With the slow recovery from the Great Recession, many people in and around Indianapolis are interested in bankruptcy as a way to get a fresh start and solve their financial problems. Maybe you’re considering hiring a bankruptcy lawyer to get you that fresh start too, but you’ve already filed for bankruptcy in the past. What can you do?
With rare exceptions, the Bankruptcy Code doesn’t stop you from filing a second petition. But in 2005, Congress tightened the restrictions on receiving a second discharge of your debt, and a discharge is the end goal in most bankruptcies.
So the first question is, did you receive a discharge in your prior bankruptcy? If not, then in most cases you can file again immediately and obtain a discharge under Chapter 7 or Chapter 13.
If you did get a discharge, then we need to look at the filing date of your previous case — not the discharge date or any conversion date — to determine your options for getting another bankruptcy discharge.
Was Your Prior Case a Chapter 7 Bankruptcy?
If you previously received a Chapter 7 discharge, you’ll need to wait 8 years from the date you filed the first case before filing again under Chapter 7.
Too soon for another Chapter 7? If it’s been at least 4 years since you filed, you can receive a second discharge by filing under Chapter 13 this time.
Or Did You File a Chapter 13 Bankruptcy?
If you previously received a Chapter 13 discharge, and you’d like to do it again, the waiting period between filing dates is only 2 years. Since most Chapter 13 plans last from 3 to 5 years, this usually isn’t a problem.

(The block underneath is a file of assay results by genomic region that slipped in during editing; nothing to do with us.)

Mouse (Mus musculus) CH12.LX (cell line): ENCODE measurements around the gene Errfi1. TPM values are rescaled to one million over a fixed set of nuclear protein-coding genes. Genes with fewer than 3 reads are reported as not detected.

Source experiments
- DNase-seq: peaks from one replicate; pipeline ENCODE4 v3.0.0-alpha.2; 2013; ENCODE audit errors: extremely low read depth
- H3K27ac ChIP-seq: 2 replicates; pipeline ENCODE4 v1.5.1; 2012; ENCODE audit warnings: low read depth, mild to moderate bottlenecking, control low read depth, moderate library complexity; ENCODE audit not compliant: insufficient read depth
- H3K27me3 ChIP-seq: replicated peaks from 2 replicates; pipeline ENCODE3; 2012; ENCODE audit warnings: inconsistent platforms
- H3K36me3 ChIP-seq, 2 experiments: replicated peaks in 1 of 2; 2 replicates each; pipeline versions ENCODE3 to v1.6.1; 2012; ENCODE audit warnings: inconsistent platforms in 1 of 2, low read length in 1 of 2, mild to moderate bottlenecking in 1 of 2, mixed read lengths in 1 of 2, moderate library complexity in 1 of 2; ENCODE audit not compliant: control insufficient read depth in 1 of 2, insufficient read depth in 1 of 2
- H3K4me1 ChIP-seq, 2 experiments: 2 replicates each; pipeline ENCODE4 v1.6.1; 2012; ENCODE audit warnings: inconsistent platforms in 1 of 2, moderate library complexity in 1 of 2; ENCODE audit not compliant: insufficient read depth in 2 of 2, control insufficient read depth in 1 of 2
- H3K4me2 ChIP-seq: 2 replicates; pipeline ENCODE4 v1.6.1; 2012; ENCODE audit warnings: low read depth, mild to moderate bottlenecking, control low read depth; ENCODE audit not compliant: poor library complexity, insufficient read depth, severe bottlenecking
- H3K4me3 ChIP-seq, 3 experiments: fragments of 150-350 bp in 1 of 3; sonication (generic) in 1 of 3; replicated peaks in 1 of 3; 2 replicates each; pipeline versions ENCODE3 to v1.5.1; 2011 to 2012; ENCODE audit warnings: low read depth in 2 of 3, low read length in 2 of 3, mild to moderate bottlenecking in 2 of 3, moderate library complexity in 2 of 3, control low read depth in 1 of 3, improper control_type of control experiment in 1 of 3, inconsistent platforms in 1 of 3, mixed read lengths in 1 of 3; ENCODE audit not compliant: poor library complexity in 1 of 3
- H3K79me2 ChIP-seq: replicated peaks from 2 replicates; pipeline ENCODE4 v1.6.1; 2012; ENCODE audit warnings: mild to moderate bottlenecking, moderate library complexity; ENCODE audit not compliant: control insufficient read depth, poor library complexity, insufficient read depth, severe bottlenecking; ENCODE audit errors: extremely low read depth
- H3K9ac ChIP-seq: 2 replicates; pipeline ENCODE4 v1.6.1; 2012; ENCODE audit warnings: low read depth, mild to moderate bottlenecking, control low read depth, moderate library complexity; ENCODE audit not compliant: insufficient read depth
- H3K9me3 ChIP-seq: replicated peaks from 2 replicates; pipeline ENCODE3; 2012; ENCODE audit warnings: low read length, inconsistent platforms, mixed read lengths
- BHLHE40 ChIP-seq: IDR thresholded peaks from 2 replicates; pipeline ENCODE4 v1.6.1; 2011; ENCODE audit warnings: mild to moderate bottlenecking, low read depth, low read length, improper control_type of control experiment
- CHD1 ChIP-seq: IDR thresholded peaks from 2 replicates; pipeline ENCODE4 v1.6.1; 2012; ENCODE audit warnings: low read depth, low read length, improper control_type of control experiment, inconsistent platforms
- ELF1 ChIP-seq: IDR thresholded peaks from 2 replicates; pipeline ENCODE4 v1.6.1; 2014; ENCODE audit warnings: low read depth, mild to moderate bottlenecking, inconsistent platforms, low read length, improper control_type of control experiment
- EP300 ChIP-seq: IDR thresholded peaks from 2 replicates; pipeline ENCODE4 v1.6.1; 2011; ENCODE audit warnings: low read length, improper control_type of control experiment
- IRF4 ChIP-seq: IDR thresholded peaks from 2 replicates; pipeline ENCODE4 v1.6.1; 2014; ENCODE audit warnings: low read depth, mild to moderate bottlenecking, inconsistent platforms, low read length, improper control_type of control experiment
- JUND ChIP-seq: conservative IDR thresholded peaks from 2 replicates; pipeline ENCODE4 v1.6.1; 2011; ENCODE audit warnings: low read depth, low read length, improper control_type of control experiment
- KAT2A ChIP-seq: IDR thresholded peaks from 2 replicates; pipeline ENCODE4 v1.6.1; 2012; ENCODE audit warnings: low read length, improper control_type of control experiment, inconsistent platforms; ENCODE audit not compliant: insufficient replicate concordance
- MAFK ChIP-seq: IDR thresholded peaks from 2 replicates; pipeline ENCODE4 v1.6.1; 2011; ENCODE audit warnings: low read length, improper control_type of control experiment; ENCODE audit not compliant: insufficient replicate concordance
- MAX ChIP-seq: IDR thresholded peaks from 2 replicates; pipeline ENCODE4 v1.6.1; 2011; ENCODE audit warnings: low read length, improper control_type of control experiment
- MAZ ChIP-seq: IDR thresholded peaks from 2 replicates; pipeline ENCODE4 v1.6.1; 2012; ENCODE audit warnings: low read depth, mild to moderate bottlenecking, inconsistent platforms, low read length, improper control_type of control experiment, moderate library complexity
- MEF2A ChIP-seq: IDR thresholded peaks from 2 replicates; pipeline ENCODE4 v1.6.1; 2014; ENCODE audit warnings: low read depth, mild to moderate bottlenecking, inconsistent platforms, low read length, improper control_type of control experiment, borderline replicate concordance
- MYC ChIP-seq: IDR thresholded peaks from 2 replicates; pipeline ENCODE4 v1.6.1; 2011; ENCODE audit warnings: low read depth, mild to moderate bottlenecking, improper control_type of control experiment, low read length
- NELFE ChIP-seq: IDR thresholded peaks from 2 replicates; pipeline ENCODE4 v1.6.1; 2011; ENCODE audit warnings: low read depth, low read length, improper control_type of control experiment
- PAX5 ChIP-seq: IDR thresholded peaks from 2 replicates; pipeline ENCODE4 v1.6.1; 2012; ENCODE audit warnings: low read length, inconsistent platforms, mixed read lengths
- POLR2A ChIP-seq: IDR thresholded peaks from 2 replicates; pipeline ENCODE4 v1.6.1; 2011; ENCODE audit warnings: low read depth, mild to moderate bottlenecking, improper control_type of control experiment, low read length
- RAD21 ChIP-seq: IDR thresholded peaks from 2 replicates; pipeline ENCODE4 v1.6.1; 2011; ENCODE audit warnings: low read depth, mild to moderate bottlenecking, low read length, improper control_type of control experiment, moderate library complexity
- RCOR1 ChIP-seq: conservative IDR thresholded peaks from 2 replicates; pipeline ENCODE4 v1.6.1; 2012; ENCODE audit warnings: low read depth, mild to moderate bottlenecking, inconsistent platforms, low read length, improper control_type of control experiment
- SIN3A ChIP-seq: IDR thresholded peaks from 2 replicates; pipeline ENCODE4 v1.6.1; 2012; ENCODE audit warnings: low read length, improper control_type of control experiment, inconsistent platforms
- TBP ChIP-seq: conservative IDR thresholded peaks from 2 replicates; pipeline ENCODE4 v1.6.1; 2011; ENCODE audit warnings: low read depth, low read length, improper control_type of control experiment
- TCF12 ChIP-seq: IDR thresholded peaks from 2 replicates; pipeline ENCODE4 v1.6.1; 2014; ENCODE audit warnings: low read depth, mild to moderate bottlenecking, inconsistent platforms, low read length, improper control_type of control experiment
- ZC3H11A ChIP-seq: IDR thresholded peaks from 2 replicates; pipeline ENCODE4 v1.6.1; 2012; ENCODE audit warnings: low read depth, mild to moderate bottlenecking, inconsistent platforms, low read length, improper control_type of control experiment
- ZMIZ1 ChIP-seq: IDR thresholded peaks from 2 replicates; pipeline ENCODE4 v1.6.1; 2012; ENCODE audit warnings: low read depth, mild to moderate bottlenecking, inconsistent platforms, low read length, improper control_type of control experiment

On the other hand, if you’d rather get a Chapter 7 discharge this time, you’ll likely have to wait 6 years after the prior filing date before filing under Chapter 7. But if the Chapter 13 paid back a certain amount of debt, you may not have to wait at all. A bankruptcy attorney can review your prior Chapter 13 case and determine whether you’re exempt from the waiting period.
Good News if You Filed for Bankruptcy Under the Old Laws
Quite a few people rushed out to file for bankruptcy before revised laws took effect on October 17, 2005. In fact, over 2 million cases were filed that year — a record still standing today.
In the aftermath of the Great Recession, some folks who filed in 2005 need debt relief again, but their options have been limited because of their previous bankruptcy. Luckily for them, we’re finally at the point where all “old law” cases were filed at least 8 years ago, so those filings no longer cause a problem for anyone who needs bankruptcy protection again.